12.4 Pathophysiology

The pathophysiologic mechanisms that underlie the process of aging on the immune system are complex and multifactorial. The immune system in the older population is in a state called immunosenescence, characterized by impairment of cell-mediated and humoral immune responses [35]. However, aging does not necessarily lead to an unavoidable decline in immune function. Some authors think that it is better to use the concept of “senescent immune remodeling ” (Dewan 2012).

Aging is characterized by a chronic inflammatory status with increased pro-inflammatory cytokines, such as IL-6 and TNFα, which create oxidative stress and decrease cellular antioxidant capacity. So, alterations of inflammatory responses that occur in aging are responsible for the increased susceptibility of older people to infectious diseases. Sepsis is composed by hyperinflammation in the acute phase followed by immunosuppression.

There are functional changes in both cell-mediated immunity and humoral immune responses with age, which contribute to the increased incidence of infection in older patients. Within the adaptive immune system, B cell and plasma cell populations and generation of naïve T cells gradually decrease with aging [34]. It was recently found that older patients with a decreased IgM production might be more susceptible to infection by Gram-negative bacteria and fungi [37]. Impaired humoral immunity with increased exhausted B cells and insufficient immunoglobulin M production may be a critical immunological change in sepsis [37].

Older patients have decreased number of immunocompetent T cells [38], which are mostly represented by memory T cells [35, 39, 40]. In response to antigens, these memory cells cannot proliferate normally with low expression of co-stimulatory molecules, which reduce the activation of mitogen-activated protein kinase [35, 39].

Serum IL-6 levels in septic older patients are persistently high as compared to young patients [38]. This excessive inflammation continues during the early phase of sepsis, and it was observed a persistent inflammation and T-cell exhaustion in older patients after sepsis with a high mortality compared to younger patients [35, 3844]. Severe sepsis and mortality are associated with higher levels of pro-inflammatory markers; however, few clinical studies have compared sepsis-induced cytokine responses in young and older patients. Kale et al. reported no age-related difference in inflammatory markers IL-6, TNFα, or IL-10 at admission or over the first week of hospitalization in patients with community-acquired pneumonia; however, IL-6 levels at discharge were significantly higher in older patients suggesting an age-dependent delay in resolution of inflammation [45].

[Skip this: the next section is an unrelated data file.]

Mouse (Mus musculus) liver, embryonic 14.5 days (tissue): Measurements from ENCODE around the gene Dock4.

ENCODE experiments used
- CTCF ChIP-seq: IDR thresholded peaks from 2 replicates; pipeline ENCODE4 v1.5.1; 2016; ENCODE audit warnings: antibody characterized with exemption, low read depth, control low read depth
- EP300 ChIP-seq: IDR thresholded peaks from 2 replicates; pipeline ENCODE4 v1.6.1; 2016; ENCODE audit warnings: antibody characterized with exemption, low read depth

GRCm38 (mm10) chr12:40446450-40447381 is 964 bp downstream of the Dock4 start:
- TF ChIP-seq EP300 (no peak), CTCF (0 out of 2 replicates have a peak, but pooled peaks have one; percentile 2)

Genomic studies have detected several genes whose expression could be used to differentiate immune responses of the older patients from those of young people, including genes related to oxidative phosphorylation, mitochondrial dysfunction, and TGF-β signaling. These studies identified major molecular pathways that are affected in older patients during sepsis and could play a role in worsening outcomes compared with young people with sepsis [46].

During sepsis, there is a hyperactivation of the coagulation cascade inducing microvascular thrombosis responsible of hypoperfusion [47, 48]. Coagulation abnormalities play an important role in the pathophysiology of sepsis. Kale et al. suggested older patients might have a more exaggerated response to similar levels of inflammatory and thrombotic factors, which influences the development of organ dysfunction [45].

Finally, the severe myocardial depression observed in sepsis and induced by mediators released during the inflammation phase increases mortality [4951].

12.5 Risk Factors of Sepsis in Older Patients

Sepsis awareness is essential and includes identification of population-focused risk factors, recognition of clinical signs and symptoms, and timely implementation of interventions. Previous comorbid conditions are commonly associated with increased susceptibility to sepsis and organ dysfunction [1, 18, 32, 44, 52]. Other factors are involved such as poor functional status, frailty, polypharmacy, malnutrition, and nursing home residence [53].

Recurrent hospitalizations with exposure to instrumentation and procedures, such as urinary catheterizations and a higher rate of complications throughout their hospital course, are also identified as a risk factor for sepsis, particularly in the presence of compromised immunity [5456].

Old age itself is an independent risk factor for predisposition to sepsis by increased colonization by Gram-negative organisms, which may be multidrug resistant (Martin et al. 2006, [52]). In the USA, up to one third of patients at 80 years of age reside in long-term care facilities where bacterial flora demonstrates a level of resistance higher than that seen in the community [32]. In the UK, Marwick et al. found that residence in a long-term care facility was associated with a higher prevalence of resistant organisms [57]. However, to live in a residence place was not an independent factor of 30-day mortality. Marwick et al. recommend that antibiotic therapies active against resistant organisms, guided by local resistance patterns, should be considered for all older patients admitted with sepsis regardless of their place of residence [57].